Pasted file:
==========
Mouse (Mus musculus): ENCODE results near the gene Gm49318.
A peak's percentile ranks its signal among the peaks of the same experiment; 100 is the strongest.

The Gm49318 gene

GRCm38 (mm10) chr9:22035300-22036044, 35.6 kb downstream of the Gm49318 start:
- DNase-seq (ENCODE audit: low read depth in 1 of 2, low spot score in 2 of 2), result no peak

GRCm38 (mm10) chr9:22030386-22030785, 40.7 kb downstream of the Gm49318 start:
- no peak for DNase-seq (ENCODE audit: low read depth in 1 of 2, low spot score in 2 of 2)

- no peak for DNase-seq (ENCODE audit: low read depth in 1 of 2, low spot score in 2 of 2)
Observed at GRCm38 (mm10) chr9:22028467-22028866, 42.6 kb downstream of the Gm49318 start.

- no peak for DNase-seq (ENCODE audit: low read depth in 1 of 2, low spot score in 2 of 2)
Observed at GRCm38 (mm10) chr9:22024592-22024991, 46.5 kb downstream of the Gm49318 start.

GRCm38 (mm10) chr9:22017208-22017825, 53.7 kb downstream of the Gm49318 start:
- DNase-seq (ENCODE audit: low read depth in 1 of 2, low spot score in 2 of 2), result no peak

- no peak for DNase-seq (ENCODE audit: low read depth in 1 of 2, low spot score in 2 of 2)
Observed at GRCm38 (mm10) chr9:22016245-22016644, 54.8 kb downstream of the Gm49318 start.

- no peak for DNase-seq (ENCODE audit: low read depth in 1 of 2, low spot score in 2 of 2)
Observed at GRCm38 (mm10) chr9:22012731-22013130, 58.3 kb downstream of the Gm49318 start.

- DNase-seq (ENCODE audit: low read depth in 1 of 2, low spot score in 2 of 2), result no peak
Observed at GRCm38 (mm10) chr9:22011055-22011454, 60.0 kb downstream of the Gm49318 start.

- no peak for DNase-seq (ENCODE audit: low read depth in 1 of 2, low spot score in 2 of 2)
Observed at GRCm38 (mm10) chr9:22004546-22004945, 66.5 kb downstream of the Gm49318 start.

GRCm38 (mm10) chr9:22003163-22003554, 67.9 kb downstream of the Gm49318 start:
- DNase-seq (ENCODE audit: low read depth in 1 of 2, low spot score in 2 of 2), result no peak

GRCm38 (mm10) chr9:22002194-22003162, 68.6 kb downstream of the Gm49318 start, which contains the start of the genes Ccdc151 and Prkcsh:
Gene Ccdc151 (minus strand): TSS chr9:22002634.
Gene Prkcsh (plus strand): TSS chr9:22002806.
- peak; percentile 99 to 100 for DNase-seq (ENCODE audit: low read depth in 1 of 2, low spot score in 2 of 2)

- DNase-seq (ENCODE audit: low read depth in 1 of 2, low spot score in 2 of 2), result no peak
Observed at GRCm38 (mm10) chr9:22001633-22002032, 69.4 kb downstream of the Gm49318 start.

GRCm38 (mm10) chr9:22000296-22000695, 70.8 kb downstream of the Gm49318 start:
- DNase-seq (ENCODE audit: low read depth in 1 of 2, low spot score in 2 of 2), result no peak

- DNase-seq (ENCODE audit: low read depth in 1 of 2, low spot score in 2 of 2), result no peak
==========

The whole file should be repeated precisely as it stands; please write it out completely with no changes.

Mouse (Mus musculus): ENCODE results near the gene Gm49318.
A peak's percentile ranks its signal among the peaks of the same experiment; 100 is the strongest.

The Gm49318 gene

GRCm38 (mm10) chr9:22035300-22036044, 35.6 kb downstream of the Gm49318 start:
- DNase-seq (ENCODE audit: low read depth in 1 of 2, low spot score in 2 of 2), result no peak

GRCm38 (mm10) chr9:22030386-22030785, 40.7 kb downstream of the Gm49318 start:
- no peak for DNase-seq (ENCODE audit: low read depth in 1 of 2, low spot score in 2 of 2)

- no peak for DNase-seq (ENCODE audit: low read depth in 1 of 2, low spot score in 2 of 2)
Observed at GRCm38 (mm10) chr9:22028467-22028866, 42.6 kb downstream of the Gm49318 start.

- no peak for DNase-seq (ENCODE audit: low read depth in 1 of 2, low spot score in 2 of 2)
Observed at GRCm38 (mm10) chr9:22024592-22024991, 46.5 kb downstream of the Gm49318 start.

GRCm38 (mm10) chr9:22017208-22017825, 53.7 kb downstream of the Gm49318 start:
- DNase-seq (ENCODE audit: low read depth in 1 of 2, low spot score in 2 of 2), result no peak

- no peak for DNase-seq (ENCODE audit: low read depth in 1 of 2, low spot score in 2 of 2)
Observed at GRCm38 (mm10) chr9:22016245-22016644, 54.8 kb downstream of the Gm49318 start.

- no peak for DNase-seq (ENCODE audit: low read depth in 1 of 2, low spot score in 2 of 2)
Observed at GRCm38 (mm10) chr9:22012731-22013130, 58.3 kb downstream of the Gm49318 start.

- DNase-seq (ENCODE audit: low read depth in 1 of 2, low spot score in 2 of 2), result no peak
Observed at GRCm38 (mm10) chr9:22011055-22011454, 60.0 kb downstream of the Gm49318 start.

- no peak for DNase-seq (ENCODE audit: low read depth in 1 of 2, low spot score in 2 of 2)
Observed at GRCm38 (mm10) chr9:22004546-22004945, 66.5 kb downstream of the Gm49318 start.

GRCm38 (mm10) chr9:22003163-22003554, 67.9 kb downstream of the Gm49318 start:
- DNase-seq (ENCODE audit: low read depth in 1 of 2, low spot score in 2 of 2), result no peak

GRCm38 (mm10) chr9:22002194-22003162, 68.6 kb downstream of the Gm49318 start, which contains the start of the genes Ccdc151 and Prkcsh:
Gene Ccdc151 (minus strand): TSS chr9:22002634.
Gene Prkcsh (plus strand): TSS chr9:22002806.
- peak; percentile 99 to 100 for DNase-seq (ENCODE audit: low read depth in 1 of 2, low spot score in 2 of 2)

- DNase-seq (ENCODE audit: low read depth in 1 of 2, low spot score in 2 of 2), result no peak
Observed at GRCm38 (mm10) chr9:22001633-22002032, 69.4 kb downstream of the Gm49318 start.

GRCm38 (mm10) chr9:22000296-22000695, 70.8 kb downstream of the Gm49318 start:
- DNase-seq (ENCODE audit: low read depth in 1 of 2, low spot score in 2 of 2), result no peak

- DNase-seq (ENCODE audit: low read depth in 1 of 2, low spot score in 2 of 2), result no peak